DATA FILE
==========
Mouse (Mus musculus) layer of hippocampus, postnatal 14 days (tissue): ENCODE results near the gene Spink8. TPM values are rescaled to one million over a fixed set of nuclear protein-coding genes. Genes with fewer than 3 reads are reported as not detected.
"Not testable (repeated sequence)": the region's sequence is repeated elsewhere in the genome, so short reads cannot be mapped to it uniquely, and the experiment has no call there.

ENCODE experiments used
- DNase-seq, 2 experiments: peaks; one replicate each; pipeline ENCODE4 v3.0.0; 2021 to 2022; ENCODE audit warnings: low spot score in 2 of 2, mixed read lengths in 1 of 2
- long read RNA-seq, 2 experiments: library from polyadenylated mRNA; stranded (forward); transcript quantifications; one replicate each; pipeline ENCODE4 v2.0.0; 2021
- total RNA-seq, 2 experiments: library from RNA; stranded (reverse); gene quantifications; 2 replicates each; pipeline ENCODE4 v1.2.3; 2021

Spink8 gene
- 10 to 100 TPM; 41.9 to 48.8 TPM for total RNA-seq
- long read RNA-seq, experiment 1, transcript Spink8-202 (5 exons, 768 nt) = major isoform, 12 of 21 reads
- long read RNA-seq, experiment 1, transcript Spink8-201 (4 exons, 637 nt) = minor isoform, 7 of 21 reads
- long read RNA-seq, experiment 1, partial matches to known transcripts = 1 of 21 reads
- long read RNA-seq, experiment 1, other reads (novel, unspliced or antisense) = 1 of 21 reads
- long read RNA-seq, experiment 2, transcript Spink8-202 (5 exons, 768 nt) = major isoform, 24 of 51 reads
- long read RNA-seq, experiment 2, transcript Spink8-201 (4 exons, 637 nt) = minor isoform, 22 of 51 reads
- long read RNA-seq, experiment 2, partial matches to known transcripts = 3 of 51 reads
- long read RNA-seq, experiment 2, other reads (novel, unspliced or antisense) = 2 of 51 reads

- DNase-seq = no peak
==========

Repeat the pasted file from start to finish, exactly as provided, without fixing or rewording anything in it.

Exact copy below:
Mouse (Mus musculus) layer of hippocampus, postnatal 14 days (tissue): ENCODE results near the gene Spink8. TPM values are rescaled to one million over a fixed set of nuclear protein-coding genes. Genes with fewer than 3 reads are reported as not detected.
"Not testable (repeated sequence)": the region's sequence is repeated elsewhere in the genome, so short reads cannot be mapped to it uniquely, and the experiment has no call there.

ENCODE experiments used
- DNase-seq, 2 experiments: peaks; one replicate each; pipeline ENCODE4 v3.0.0; 2021 to 2022; ENCODE audit warnings: low spot score in 2 of 2, mixed read lengths in 1 of 2
- long read RNA-seq, 2 experiments: library from polyadenylated mRNA; stranded (forward); transcript quantifications; one replicate each; pipeline ENCODE4 v2.0.0; 2021
- total RNA-seq, 2 experiments: library from RNA; stranded (reverse); gene quantifications; 2 replicates each; pipeline ENCODE4 v1.2.3; 2021

Spink8 gene
- 10 to 100 TPM; 41.9 to 48.8 TPM for total RNA-seq
- long read RNA-seq, experiment 1, transcript Spink8-202 (5 exons, 768 nt) = major isoform, 12 of 21 reads
- long read RNA-seq, experiment 1, transcript Spink8-201 (4 exons, 637 nt) = minor isoform, 7 of 21 reads
- long read RNA-seq, experiment 1, partial matches to known transcripts = 1 of 21 reads
- long read RNA-seq, experiment 1, other reads (novel, unspliced or antisense) = 1 of 21 reads
- long read RNA-seq, experiment 2, transcript Spink8-202 (5 exons, 768 nt) = major isoform, 24 of 51 reads
- long read RNA-seq, experiment 2, transcript Spink8-201 (4 exons, 637 nt) = minor isoform, 22 of 51 reads
- long read RNA-seq, experiment 2, partial matches to known transcripts = 3 of 51 reads
- long read RNA-seq, experiment 2, other reads (novel, unspliced or antisense) = 2 of 51 reads

- DNase-seq = no peak